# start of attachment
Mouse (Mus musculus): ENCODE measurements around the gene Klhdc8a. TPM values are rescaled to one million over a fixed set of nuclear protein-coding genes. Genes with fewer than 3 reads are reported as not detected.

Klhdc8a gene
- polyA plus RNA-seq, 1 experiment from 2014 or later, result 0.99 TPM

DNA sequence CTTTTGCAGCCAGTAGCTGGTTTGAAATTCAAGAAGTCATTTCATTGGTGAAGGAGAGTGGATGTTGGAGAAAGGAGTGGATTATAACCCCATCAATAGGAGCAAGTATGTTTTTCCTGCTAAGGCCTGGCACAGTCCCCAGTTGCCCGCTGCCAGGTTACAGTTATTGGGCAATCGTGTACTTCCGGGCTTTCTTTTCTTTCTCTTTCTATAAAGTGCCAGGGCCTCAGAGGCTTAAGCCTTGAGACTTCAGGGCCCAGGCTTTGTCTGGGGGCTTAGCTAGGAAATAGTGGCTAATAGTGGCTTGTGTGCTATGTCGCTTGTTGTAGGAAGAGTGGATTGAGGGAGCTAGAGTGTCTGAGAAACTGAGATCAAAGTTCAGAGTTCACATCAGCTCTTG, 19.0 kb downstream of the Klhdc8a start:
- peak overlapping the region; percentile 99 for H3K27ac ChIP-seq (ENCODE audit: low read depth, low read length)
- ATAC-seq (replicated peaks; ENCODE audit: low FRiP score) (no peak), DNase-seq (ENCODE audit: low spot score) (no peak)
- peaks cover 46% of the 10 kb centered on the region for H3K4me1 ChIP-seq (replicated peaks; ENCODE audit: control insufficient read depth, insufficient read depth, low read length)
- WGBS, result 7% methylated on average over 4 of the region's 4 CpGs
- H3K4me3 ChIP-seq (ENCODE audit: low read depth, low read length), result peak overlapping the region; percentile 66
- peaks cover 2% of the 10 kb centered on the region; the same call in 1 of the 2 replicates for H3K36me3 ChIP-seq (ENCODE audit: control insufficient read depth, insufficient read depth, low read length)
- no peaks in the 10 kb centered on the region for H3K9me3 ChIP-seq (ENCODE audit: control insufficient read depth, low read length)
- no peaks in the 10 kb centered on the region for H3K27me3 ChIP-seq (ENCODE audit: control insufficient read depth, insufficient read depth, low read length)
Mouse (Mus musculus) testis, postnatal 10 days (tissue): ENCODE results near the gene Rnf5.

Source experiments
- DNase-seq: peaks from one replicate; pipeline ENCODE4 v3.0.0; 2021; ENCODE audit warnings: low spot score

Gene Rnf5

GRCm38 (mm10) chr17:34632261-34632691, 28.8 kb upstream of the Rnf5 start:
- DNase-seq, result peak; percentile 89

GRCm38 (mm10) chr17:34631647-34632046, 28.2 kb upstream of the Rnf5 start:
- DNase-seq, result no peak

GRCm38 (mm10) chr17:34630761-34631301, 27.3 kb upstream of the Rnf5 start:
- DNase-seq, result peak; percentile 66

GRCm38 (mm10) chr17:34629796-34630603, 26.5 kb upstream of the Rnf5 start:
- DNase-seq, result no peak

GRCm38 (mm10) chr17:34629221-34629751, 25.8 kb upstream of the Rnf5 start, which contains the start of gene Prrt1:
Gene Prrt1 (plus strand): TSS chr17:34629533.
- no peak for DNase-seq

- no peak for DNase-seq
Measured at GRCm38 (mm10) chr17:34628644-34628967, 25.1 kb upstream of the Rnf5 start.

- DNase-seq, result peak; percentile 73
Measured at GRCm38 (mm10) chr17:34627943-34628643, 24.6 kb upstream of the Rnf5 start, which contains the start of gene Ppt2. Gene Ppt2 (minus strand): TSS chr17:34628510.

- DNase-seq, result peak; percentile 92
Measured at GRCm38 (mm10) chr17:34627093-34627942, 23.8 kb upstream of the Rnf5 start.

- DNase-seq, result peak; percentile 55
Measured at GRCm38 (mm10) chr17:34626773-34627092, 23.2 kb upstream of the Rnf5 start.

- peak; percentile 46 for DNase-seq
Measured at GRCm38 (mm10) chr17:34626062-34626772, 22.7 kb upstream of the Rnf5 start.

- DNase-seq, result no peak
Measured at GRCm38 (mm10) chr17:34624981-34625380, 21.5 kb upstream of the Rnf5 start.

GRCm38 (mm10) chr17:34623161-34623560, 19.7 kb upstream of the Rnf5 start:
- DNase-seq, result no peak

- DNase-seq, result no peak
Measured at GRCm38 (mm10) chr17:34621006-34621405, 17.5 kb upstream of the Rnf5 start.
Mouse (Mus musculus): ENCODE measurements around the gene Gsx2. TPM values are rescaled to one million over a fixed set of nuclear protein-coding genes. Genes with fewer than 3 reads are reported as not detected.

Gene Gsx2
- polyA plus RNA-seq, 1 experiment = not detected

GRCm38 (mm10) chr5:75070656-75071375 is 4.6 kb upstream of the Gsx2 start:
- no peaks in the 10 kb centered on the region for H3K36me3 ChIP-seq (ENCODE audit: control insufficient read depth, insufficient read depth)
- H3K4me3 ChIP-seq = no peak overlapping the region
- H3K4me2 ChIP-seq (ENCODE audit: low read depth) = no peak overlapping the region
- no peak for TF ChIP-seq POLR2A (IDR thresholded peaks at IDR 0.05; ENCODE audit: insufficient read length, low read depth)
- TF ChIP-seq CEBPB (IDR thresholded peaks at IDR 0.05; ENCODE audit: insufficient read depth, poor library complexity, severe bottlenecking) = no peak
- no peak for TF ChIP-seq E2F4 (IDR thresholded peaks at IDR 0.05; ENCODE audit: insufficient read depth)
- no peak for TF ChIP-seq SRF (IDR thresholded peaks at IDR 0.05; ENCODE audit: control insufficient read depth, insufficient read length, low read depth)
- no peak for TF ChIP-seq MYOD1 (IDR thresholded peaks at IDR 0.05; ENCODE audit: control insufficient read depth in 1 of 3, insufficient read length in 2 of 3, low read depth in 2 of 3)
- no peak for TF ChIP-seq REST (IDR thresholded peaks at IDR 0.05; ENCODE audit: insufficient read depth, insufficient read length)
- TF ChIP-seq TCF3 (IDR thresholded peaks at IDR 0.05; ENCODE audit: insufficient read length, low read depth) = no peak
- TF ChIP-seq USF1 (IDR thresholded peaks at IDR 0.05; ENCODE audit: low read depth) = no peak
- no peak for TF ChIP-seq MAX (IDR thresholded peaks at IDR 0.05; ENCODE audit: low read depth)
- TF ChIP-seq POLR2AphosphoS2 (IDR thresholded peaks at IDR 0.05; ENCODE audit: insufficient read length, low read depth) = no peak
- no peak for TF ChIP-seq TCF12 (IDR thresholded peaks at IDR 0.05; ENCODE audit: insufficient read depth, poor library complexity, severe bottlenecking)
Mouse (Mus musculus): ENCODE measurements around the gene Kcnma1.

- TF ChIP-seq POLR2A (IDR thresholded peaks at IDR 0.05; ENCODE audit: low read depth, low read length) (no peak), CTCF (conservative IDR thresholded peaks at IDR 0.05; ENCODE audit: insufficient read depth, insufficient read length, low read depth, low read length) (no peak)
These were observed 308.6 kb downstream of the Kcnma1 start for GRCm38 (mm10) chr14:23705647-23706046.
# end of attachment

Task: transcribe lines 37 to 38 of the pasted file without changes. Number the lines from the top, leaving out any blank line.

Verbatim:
Measured at GRCm38 (mm10) chr17:34626062-34626772, 22.7 kb upstream of the Rnf5 start.

- DNase-seq, result no peak